Proportion of Working Mothers with Babies Decreases
October 19, 2001
For the past quarter-century, mothers of infants under one year old have streamed into the workplace in growing numbers. But last year that trend reversed. Experts wonder whether the reversal is temporary or permanent -- and theorize on its causes.
- A new Census Bureau report says that 55 percent of women with infants under age one were in the workforce in June 2000 -- compared with 59 percent two years earlier.
- It was the first decline since 1976, when the government began tracking the numbers.
- The tendency to remain home with a new child was largely confined to married women, white mothers and those with at least a year of college -- with no such trend among mothers who were single, African-American, Hispanic or did not pursue education beyond high school.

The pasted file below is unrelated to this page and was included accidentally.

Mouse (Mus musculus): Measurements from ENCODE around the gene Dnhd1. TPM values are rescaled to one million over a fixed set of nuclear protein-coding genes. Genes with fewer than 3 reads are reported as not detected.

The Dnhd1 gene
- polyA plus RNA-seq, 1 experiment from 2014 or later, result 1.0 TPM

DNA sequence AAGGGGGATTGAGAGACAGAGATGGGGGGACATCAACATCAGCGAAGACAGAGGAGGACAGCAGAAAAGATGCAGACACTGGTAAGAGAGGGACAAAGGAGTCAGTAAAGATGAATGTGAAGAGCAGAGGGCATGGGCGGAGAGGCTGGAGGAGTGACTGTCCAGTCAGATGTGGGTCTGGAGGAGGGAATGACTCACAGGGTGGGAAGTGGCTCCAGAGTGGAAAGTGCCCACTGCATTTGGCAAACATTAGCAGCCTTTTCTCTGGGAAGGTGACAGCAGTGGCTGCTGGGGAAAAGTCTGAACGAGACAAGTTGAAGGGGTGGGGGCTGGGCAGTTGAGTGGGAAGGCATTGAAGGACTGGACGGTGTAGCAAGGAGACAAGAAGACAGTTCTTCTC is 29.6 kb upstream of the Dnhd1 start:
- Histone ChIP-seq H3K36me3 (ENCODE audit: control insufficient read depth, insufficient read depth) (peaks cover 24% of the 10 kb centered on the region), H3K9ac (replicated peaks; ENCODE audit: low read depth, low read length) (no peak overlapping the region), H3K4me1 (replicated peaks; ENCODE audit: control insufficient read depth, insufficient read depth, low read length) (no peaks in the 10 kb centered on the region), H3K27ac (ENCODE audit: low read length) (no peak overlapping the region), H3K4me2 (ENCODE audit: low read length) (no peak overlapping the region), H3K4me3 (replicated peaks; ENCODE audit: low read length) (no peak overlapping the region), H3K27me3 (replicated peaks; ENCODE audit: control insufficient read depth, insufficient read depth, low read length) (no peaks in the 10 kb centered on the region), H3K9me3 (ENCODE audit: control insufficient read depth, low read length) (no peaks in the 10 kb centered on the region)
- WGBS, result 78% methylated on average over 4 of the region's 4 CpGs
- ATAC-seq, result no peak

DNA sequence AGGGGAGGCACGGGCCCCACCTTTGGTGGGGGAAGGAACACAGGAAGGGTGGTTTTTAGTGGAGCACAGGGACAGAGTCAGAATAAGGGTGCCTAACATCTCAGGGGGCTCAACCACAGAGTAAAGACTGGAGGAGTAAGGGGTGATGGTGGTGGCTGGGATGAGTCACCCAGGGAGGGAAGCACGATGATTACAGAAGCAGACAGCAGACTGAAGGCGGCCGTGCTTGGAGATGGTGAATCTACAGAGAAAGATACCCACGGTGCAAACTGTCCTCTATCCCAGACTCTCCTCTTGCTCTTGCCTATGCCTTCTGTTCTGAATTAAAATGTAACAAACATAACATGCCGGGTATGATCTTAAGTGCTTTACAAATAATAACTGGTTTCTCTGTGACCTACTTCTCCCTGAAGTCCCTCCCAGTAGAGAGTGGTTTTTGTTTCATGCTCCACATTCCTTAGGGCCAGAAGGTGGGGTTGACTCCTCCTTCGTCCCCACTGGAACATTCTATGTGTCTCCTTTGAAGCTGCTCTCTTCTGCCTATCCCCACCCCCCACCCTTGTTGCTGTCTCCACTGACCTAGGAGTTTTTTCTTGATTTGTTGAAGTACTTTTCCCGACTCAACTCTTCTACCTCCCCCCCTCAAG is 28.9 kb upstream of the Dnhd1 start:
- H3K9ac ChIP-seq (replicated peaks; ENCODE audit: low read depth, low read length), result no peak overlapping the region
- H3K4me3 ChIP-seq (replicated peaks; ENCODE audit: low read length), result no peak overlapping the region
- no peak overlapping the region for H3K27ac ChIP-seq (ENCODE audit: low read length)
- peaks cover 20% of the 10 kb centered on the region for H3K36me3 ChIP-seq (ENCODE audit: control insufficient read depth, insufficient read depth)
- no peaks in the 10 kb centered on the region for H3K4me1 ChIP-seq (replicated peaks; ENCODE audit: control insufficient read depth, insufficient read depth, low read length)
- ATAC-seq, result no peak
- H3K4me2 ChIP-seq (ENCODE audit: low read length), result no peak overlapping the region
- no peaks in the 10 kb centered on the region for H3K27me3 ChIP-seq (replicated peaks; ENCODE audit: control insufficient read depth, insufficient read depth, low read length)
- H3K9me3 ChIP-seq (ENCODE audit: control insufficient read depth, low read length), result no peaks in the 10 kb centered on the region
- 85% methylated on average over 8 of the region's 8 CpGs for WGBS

- Of the mothers in the workforce who had infants under one, some 34 percent worked full time and 17 percent part time -- with four percent unemployed, but wishing to work.
As of March 2000, 79 percent of mothers with children ages six to 17 were in the workforce -- up slightly from 78.4 percent two years earlier.
Demographers note that as women delay motherhood into their 30s and 40s, they have more time to build up a nest egg. This financial cushion may be allowing them to stay home with their infants longer than they would if paychecks were a necessity.
Also, when the economy is strong, there is the perception that a job will always be available when a mother elects to return to work.
Source: Tamar Lewin, "More Mothers of Babies Under 1 Are Staying Home," New York Times, October 19, 2001.
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